Brad Slager: Journalism’s Mounting Issue with Baiting the Narrative

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It is a shallow and transparent technique in the press, one used more often because it is effective. Deceptive headlines are commonplace, first instituted by lesser news outlets to generate cheap traffic. But over the years it has become a more mainstream tactic, and it is less about drawing eyes than driving a narrative. The title is not for clickbait as much as for rapid dispersal, and the body of the article is crafted to feed that instant gratification.

This is journalism in the digital era. A breaking story, or even a new angle on an existing topic is frequently delivered with a shock-and-awe mentality; a method to get the story they want out there, even when they do not have the story. The headline is the insistence, and the bulk of the story is the insinuation.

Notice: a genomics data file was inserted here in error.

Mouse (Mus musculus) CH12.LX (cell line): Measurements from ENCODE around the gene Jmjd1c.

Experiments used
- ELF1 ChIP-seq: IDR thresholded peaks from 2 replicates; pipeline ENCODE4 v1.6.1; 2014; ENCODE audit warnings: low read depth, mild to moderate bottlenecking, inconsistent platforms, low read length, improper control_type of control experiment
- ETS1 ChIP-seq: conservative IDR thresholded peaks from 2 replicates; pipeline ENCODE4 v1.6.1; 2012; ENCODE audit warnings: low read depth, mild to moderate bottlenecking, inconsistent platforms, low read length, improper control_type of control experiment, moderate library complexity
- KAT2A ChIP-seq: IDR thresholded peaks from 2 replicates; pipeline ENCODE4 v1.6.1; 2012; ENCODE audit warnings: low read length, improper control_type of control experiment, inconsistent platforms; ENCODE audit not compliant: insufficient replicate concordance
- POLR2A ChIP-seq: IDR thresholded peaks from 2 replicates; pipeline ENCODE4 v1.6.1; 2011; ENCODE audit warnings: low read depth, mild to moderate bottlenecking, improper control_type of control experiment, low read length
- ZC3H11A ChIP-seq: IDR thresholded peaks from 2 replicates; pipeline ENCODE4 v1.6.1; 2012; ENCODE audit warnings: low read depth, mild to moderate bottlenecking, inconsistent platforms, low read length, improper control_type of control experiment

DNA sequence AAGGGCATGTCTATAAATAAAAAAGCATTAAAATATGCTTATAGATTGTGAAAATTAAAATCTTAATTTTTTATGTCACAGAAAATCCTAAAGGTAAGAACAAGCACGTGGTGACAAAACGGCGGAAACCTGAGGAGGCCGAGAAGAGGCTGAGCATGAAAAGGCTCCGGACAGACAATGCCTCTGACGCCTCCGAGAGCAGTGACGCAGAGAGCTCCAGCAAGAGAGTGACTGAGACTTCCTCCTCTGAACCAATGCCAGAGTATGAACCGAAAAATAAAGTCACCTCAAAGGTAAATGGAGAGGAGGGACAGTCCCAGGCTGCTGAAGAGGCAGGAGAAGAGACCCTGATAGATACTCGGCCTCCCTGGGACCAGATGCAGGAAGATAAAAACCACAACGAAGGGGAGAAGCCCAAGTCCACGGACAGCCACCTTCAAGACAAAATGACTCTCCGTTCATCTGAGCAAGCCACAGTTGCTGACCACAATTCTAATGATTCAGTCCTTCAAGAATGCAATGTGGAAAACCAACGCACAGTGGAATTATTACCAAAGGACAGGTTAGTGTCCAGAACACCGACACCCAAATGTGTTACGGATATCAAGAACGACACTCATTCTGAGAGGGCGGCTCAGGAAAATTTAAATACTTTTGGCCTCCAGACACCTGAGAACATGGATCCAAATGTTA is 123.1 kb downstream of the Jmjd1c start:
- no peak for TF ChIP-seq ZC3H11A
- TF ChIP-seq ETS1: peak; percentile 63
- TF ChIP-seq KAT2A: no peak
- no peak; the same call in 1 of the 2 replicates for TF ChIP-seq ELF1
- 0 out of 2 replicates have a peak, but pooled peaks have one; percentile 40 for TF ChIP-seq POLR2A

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For proof that this is an effective gambit oftentimes the feature will offer up disqualifying details, the headline and core of the article or column undone by the central facts. Even as it appears the fraud is obvious there is no accountability, so the risk to a reputation is minimal. This is how we know it works. The outlet is unbothered, as getting the story they want out there is the priority, and the hit they endure later is of little concern.

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These are the items most likely to be spread blithely across social media. Many think this feeds lazy readers with gulp-able facts, but with more frequency we see that it is other journalists and news outlets who disseminate the fraud. One outlet offers the headline, dozens of others then push it out, with the disclaimer “This from Politico says…,” and the narrative then is installed.


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